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After breaking a chain off and before installing a new one I will set aside time to do two tasks:

  • Inspect and perhaps overhaul the RD pulleys without wrestling with the chain.
  • Turn the crankarm and carefully listen for noise and feel for friction in the bottom bracket.

Breaking a chain must be an opportune time for a list of tasks; what are they?

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    Buying a quick link or 10. Apr 11 at 20:59

3 Answers 3

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When I have the chain off, I like to take the time to double check the limit screws on the rear derailleur. I find that's the easiest time visually line up the jockey wheels with the inner- and outermost cogs.

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  • That's quite a surprising answer. In retrospect it makes perfect sense, at least when we follow the visual alignment method Shimano (and perhaps others) describe in their manuals, rather than Calvin Jones's turn-a-quarter-turn-and-listen method.
    – Sam7919
    Apr 13 at 14:31
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Cleaning: My BB gets reefs of dried and hardened road debris building up. Its easier to see from the left, but removing the chain lets you wash that area better. I would also drop the rear wheel and clean the cassette in with the chain below. Once the wheel is out I'll inspect the rim brake track and the brake pads for embedded metal. And the front too.
I'd also scratch any dirt off the jockey wheels and rear derailleur, but I wouldn't unmount them unless they're not spinning well.

BB/Frame inspection: The chain makes it hard to get around the bottom bracket area, and the spider/chainrings also get in your way. With the chain off you can get in a bit easier to look for issues.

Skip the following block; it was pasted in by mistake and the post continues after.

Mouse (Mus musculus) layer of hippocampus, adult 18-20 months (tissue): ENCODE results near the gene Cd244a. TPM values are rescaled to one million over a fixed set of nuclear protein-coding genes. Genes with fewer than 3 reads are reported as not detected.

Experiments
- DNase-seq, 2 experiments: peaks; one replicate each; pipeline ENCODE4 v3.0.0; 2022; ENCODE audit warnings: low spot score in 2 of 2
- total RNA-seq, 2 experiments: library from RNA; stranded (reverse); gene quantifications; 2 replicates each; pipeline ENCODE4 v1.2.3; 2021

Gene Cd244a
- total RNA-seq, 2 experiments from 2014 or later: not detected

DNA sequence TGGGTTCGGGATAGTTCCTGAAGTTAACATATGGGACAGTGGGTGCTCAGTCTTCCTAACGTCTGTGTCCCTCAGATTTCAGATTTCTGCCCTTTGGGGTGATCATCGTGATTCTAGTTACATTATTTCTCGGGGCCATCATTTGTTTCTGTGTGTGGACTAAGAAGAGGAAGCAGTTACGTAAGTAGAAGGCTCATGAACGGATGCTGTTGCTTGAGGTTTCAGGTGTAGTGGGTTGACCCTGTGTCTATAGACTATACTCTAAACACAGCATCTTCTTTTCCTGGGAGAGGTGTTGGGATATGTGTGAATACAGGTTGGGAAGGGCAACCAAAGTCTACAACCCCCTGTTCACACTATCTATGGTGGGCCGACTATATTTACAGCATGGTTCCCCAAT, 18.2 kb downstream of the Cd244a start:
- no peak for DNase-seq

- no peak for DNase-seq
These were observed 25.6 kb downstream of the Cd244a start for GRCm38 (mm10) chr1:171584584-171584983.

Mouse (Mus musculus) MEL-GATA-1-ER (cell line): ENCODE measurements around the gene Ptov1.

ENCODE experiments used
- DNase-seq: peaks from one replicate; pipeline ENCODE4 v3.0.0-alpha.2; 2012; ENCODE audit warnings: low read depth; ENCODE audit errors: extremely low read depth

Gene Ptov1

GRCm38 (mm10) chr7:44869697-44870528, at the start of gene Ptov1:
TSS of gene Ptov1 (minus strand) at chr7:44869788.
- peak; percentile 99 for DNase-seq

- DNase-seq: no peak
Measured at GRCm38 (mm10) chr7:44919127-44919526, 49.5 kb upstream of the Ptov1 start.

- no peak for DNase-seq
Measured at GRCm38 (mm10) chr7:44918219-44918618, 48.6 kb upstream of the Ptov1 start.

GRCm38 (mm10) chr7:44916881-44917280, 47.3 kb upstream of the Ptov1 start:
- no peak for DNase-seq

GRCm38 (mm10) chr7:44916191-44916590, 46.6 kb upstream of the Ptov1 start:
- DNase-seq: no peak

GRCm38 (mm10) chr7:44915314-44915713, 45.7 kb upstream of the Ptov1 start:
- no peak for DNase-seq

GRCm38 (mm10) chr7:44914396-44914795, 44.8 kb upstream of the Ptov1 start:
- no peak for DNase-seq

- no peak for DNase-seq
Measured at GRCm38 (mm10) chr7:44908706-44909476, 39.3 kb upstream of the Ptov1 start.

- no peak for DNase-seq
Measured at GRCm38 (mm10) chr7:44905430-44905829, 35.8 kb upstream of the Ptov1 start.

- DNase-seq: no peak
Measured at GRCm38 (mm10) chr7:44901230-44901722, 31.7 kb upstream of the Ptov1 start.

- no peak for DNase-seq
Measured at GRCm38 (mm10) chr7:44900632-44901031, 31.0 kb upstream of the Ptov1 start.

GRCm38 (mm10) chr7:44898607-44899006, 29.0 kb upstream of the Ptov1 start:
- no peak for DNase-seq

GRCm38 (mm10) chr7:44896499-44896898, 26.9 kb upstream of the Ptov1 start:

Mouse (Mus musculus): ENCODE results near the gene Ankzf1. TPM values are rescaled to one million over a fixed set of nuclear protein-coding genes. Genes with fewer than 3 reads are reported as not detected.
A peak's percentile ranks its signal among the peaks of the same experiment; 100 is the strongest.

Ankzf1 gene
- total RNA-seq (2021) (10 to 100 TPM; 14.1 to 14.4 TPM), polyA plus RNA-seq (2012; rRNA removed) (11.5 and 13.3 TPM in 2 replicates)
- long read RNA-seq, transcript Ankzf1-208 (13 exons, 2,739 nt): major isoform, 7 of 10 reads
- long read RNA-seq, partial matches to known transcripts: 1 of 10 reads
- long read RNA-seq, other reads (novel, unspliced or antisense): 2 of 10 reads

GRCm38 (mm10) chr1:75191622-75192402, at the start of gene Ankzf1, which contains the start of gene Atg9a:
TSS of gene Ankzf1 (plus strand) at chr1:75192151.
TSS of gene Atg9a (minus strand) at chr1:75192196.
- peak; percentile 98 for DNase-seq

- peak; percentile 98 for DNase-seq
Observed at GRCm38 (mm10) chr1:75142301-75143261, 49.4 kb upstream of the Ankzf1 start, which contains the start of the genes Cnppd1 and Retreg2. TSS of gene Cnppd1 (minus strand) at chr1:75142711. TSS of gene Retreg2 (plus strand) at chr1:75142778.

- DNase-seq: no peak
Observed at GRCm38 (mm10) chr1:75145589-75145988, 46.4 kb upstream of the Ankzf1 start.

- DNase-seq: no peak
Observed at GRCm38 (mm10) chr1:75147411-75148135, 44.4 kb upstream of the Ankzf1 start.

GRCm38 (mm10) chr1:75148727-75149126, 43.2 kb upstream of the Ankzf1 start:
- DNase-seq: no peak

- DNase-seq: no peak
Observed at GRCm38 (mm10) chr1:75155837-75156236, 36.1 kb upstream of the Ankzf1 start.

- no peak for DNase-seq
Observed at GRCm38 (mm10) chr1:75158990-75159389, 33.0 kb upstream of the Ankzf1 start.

Chain clean, inspection, and wax: If the chain is off I will wipe it clean, then degrease in an ultrasonic cleaner. Then dry it naturally or using hot air. Then I'll deep fry it fully submerged in molten paraffin wax for 10 minutes or until it stops streaming bubbles. Then I fish the chain out with an old spoke wire hook, and let it hang and cool down. I refit it to the bike later and then sweep up all the little chips of dropped wax.

Reassembly: confirm the shifting's good and brakes are working effectively, and that there is no frame rub. Last thing is to inflate the tyres (always some bonus speed there)

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  • Install a new cassette
  • Install new chainrings

Edit: Assuming they are worn down and need replacement (or you’d like to change gear ratios), of course.

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  • I think the "break" is intentional (i.e. splitting the chain at the master link for cleaning or replacement). I don't think OP is referring to uh, a rapid unscheduled disassembly of the drivetrain.
    – MaplePanda
    Apr 12 at 9:08
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    I’m of course assuming they are worn down and need replacement (i.e. after 4 chains or so). New chainrings pretty much require a new chain and for a cassette it’s also a good idea.
    – Michael
    Apr 12 at 10:33

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